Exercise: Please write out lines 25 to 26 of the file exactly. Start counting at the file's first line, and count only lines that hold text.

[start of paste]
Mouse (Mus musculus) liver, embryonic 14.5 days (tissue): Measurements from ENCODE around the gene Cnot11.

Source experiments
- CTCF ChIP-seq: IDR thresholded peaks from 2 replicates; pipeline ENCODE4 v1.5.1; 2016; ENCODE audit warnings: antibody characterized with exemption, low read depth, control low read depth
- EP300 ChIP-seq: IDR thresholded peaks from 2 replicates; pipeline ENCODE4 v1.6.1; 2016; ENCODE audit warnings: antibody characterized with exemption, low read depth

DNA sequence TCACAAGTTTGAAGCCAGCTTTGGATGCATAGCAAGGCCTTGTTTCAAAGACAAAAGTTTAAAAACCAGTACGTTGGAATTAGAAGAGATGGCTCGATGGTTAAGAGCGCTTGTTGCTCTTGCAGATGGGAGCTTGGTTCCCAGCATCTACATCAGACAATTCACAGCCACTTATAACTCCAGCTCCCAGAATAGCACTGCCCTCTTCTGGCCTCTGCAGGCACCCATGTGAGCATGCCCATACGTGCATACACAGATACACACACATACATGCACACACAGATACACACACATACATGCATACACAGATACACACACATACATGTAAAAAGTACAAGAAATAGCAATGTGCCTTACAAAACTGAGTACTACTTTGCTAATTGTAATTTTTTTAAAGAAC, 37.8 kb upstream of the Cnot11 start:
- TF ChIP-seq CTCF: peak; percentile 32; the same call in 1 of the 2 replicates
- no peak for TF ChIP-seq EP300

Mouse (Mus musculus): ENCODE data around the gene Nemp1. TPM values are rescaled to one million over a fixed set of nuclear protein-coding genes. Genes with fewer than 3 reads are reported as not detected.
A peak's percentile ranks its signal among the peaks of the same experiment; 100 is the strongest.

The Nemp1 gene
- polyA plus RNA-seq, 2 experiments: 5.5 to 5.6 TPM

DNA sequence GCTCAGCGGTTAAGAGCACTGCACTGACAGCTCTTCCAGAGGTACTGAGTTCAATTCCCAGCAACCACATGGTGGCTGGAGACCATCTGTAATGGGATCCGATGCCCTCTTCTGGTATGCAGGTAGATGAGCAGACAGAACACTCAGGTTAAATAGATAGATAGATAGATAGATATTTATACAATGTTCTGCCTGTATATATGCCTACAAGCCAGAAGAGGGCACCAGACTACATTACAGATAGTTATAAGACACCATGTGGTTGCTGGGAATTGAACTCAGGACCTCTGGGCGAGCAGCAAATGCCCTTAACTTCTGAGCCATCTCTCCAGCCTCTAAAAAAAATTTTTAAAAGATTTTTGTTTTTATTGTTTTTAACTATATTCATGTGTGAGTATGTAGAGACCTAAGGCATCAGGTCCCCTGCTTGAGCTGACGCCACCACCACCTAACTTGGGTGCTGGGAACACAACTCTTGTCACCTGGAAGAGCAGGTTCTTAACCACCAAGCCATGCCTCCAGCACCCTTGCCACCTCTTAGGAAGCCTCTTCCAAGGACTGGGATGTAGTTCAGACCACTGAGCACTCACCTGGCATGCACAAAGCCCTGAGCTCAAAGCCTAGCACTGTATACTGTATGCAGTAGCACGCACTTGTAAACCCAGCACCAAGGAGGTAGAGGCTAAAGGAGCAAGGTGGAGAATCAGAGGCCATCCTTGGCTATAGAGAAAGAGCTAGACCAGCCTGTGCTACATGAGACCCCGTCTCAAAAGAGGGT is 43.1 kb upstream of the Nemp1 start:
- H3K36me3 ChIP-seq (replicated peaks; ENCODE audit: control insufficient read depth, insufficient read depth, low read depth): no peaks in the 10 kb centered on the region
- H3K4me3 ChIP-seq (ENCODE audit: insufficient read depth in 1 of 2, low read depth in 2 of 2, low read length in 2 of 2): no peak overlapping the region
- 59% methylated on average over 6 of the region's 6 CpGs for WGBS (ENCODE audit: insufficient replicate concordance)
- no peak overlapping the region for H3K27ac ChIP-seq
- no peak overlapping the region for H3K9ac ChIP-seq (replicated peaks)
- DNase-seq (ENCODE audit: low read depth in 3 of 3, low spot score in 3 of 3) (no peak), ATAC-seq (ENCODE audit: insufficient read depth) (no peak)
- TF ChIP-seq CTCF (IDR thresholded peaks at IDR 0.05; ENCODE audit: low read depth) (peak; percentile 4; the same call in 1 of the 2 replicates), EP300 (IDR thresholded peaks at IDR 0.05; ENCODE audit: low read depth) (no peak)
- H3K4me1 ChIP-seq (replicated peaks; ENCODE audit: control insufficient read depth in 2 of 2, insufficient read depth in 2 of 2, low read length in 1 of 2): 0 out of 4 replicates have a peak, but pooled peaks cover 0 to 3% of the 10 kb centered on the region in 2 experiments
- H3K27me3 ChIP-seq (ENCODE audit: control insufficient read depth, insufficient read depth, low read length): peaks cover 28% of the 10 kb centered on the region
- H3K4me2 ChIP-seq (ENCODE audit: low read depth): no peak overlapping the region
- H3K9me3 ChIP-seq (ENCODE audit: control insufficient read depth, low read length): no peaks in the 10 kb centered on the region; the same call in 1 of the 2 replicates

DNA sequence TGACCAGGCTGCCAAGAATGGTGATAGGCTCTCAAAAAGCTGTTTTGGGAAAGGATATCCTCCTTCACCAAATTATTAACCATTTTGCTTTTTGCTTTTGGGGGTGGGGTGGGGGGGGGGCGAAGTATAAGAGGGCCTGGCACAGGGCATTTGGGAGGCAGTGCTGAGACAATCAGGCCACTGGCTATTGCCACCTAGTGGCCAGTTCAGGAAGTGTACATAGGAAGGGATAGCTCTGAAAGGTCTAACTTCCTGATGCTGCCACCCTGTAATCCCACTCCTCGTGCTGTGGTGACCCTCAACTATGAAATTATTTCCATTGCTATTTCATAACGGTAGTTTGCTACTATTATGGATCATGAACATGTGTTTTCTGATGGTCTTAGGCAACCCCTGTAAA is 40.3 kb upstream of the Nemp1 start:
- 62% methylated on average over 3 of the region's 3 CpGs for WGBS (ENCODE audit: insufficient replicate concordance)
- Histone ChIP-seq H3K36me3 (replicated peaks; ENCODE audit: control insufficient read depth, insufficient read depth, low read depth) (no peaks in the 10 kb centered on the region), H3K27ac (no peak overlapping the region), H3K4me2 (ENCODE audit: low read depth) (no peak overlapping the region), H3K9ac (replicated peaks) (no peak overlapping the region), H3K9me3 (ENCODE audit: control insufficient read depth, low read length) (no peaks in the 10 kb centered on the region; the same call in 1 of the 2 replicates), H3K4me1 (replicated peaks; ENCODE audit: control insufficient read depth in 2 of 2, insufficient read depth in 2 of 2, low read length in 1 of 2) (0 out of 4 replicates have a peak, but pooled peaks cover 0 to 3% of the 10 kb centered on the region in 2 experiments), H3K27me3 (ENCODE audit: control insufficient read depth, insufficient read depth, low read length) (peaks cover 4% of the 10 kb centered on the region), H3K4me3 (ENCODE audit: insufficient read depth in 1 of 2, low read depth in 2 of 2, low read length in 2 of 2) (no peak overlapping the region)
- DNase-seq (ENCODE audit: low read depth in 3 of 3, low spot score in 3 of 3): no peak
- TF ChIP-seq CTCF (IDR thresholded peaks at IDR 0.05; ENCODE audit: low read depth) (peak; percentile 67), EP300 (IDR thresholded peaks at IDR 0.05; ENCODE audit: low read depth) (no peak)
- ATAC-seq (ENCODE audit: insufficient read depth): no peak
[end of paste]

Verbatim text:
- 62% methylated on average over 3 of the region's 3 CpGs for WGBS (ENCODE audit: insufficient replicate concordance)
- Histone ChIP-seq H3K36me3 (replicated peaks; ENCODE audit: control insufficient read depth, insufficient read depth, low read depth) (no peaks in the 10 kb centered on the region), H3K27ac (no peak overlapping the region), H3K4me2 (ENCODE audit: low read depth) (no peak overlapping the region), H3K9ac (replicated peaks) (no peak overlapping the region), H3K9me3 (ENCODE audit: control insufficient read depth, low read length) (no peaks in the 10 kb centered on the region; the same call in 1 of the 2 replicates), H3K4me1 (replicated peaks; ENCODE audit: control insufficient read depth in 2 of 2, insufficient read depth in 2 of 2, low read length in 1 of 2) (0 out of 4 replicates have a peak, but pooled peaks cover 0 to 3% of the 10 kb centered on the region in 2 experiments), H3K27me3 (ENCODE audit: control insufficient read depth, insufficient read depth, low read length) (peaks cover 4% of the 10 kb centered on the region), H3K4me3 (ENCODE audit: insufficient read depth in 1 of 2, low read depth in 2 of 2, low read length in 2 of 2) (no peak overlapping the region)